The title translates into I‘ll still love you. This phrase is the core message of love; it’s the voice of everyone who’s loved, despite the consequences. It fits as well in the case of requited love as that of unrequited love. This is the message that reiterates in every love story, across all the borders and all the time.
The story of Half Girlfriend (novel) revolves around a Bihari guy, Madhav, who’s obsessed (yeah, we are good at obsessing, I can vouch for that) with Riya Somani, who doesn’t want a boyfriend, due to her own insecurities. But she doesn’t want to lose Madhav either, as he’s the only living being she feels safe with. So she offers Madhav a strange compromise – she agrees to be her half girlfriend. Half girlfriend, as both the novel and the trailer describe, is a term difficult to define but easy to understand. It’s somewhat more than friendship, but MINUS SEX. It’s really excruciating to survive in this cruel compromise, and yet Madhav agrees, and that’s when the major conflict starts.
The song begins with
Tum mere ho…is pal mere ho..
Kal shayad ye aalam na rahe…
Kuch aisa ho tum tum na raho…
Kuch aisa ho hum hum na rahe…
Ye raste alag ho jayen…
Chalte chalte hum kho jayen…
Main phir bhi tumko chahunga… (4)
Is chahat me mar jaunga…
(You’re mine…in this moment you’re mine…
Maybe tomorrow won’t be the same…
Maybe you won’t be you anymore…
Maybe I won’t be me anymore…
Maybe our paths will fork away…
Maybe we’ll get lost walking…
I’ll still love you.. (4)
I’ll die loving you… )
The insecurity in the song, the fear of an unpleasant tomorrow echoes throughout the novel. The moments are fragile, the happiness is short lived, and the separation is imminent. The seperation is always there, no matter how close they are. There’s this invisible boundary, marked with Riya’s insecurities and lack of trust, and Madhav’s every attempt to get closer only tosses him miles back, from where he has to find Riya all over again. This happens at four major points in the novel.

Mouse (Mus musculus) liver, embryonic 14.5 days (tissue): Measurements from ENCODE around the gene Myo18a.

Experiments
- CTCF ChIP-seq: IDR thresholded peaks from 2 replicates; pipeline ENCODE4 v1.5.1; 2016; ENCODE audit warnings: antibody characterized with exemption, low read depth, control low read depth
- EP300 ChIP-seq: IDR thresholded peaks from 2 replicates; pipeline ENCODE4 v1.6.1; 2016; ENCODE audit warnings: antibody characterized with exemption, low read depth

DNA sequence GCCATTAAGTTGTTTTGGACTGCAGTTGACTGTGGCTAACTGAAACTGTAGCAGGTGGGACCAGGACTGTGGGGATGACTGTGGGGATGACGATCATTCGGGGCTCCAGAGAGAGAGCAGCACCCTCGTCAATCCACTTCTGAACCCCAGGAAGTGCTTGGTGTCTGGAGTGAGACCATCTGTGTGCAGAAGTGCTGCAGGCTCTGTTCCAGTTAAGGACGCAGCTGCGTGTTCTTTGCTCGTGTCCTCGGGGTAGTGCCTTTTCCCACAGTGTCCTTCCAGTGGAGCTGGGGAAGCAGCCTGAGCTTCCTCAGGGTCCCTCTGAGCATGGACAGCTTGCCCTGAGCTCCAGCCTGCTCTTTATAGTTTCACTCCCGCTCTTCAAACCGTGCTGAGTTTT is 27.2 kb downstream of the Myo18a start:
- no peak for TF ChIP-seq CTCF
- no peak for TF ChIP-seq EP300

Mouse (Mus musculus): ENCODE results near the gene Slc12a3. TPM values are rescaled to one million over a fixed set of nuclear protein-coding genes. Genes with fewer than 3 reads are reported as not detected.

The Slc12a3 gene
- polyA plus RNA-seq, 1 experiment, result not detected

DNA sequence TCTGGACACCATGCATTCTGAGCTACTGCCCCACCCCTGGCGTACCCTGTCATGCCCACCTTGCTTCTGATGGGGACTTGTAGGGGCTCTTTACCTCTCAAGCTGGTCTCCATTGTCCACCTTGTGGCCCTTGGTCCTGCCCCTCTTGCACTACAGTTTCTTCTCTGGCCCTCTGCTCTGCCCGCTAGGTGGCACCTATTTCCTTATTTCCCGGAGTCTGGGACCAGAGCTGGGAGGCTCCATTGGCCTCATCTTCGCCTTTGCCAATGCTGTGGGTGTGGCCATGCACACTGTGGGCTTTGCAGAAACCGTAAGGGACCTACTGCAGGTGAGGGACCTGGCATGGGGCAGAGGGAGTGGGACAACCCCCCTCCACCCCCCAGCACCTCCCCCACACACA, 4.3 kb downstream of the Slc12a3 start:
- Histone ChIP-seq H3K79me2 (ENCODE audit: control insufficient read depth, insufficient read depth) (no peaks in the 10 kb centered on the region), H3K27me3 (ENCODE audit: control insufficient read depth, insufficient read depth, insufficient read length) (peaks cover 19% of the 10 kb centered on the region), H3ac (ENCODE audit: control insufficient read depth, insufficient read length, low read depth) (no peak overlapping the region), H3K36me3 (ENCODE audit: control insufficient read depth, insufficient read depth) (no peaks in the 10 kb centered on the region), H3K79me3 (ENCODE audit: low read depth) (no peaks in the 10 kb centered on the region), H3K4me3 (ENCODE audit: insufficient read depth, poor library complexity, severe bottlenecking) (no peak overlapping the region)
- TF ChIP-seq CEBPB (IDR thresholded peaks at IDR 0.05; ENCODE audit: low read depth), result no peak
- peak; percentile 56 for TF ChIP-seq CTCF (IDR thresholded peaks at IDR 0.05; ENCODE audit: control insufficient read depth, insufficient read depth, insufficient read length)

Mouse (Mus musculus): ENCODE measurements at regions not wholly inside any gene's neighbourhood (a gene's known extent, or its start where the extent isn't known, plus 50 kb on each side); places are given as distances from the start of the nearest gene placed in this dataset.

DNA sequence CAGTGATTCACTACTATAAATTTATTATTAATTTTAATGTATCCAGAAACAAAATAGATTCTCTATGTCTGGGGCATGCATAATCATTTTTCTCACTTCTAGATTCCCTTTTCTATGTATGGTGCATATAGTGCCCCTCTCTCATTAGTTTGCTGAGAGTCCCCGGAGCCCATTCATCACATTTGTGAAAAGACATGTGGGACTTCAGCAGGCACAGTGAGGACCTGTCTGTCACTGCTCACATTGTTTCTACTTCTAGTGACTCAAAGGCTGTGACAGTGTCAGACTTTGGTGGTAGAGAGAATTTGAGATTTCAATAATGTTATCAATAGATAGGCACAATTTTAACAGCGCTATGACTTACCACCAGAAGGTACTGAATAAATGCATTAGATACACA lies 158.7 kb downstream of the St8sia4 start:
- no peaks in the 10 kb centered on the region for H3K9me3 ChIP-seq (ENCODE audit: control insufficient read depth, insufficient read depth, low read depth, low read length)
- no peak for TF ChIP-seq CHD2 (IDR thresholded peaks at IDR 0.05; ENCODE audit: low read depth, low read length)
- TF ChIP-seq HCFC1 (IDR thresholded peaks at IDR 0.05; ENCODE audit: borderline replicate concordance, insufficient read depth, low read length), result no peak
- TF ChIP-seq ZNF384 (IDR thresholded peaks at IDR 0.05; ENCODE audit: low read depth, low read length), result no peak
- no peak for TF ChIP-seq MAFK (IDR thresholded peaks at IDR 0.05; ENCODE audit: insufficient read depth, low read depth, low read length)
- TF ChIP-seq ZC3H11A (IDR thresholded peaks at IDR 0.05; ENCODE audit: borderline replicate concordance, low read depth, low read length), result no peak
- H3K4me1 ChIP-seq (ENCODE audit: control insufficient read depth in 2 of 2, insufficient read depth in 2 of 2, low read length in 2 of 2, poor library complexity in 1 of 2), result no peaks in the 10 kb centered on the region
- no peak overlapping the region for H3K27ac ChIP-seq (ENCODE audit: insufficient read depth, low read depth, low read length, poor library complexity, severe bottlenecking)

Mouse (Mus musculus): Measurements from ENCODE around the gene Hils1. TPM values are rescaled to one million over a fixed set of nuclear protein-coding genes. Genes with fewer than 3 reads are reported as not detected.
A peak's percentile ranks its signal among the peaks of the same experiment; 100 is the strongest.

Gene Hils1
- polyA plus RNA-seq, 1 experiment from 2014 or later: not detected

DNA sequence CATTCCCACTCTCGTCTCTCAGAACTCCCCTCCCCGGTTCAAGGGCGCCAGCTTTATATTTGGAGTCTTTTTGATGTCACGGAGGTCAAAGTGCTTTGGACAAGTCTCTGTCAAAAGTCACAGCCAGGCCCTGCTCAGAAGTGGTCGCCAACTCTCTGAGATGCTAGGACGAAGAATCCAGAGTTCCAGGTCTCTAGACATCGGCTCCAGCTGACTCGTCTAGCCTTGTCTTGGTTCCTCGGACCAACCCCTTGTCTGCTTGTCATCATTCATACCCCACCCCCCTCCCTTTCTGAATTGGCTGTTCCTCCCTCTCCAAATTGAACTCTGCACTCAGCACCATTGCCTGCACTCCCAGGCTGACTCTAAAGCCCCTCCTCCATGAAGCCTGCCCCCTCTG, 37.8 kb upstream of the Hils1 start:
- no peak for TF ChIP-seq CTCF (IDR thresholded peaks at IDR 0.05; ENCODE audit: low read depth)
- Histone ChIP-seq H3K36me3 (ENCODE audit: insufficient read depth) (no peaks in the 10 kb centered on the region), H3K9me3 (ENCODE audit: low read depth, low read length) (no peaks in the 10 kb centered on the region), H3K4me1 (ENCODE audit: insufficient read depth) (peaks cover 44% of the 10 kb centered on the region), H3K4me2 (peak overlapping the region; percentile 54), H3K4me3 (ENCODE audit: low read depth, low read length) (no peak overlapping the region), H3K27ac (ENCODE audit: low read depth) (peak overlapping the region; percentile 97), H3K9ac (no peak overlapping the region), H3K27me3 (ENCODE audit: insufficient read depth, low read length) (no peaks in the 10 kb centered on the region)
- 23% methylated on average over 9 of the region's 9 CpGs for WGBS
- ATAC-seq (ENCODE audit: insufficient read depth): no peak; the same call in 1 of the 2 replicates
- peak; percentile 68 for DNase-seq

One, when they make the deal. His proposal is accepted in bits, and madhav finds himself in a maze, from where he doesn’t understand Riya anymore.
Then, two, when he rudely asks her to fuck him or fuck off. Hormones! Riya leaves him and he is devastated. Here’s another moment of separation, the tomorrow the first stanza of the song is talking about, about the time when they won’t be the same persons to each other.
Three, when Riya leaves him that heartwrenching letter, thus turning him into a wrecked heap again. Everything was so great, and all of a sudden, it’s the end of everything. Just like that, Madhav is tossed back to square zero!
Four, when he finds out that Riya is alive, and she is somewhere on this planet. And he runs out to find her, not knowing whether it’s worth it.
All these points culminate into this heartbreaking uncertainty, where the only thing tangible and alive is the present. There’s seperation, there’s the havoc of time, there’s this fear that they might grow apart, turn into personalities they weren’t. There’s a sea of unfortunate mishappenings, but no matter what happens, Madhav will still love Riya.
The obsession, though it doesn’t work well in real life, carries an important message.
Do not stop hoping.
The composition is brilliant, the lyrics are beautiful, and the voice is soothing and moving. Arijit has made the song a perfect melody for all the romantics.
Check it out.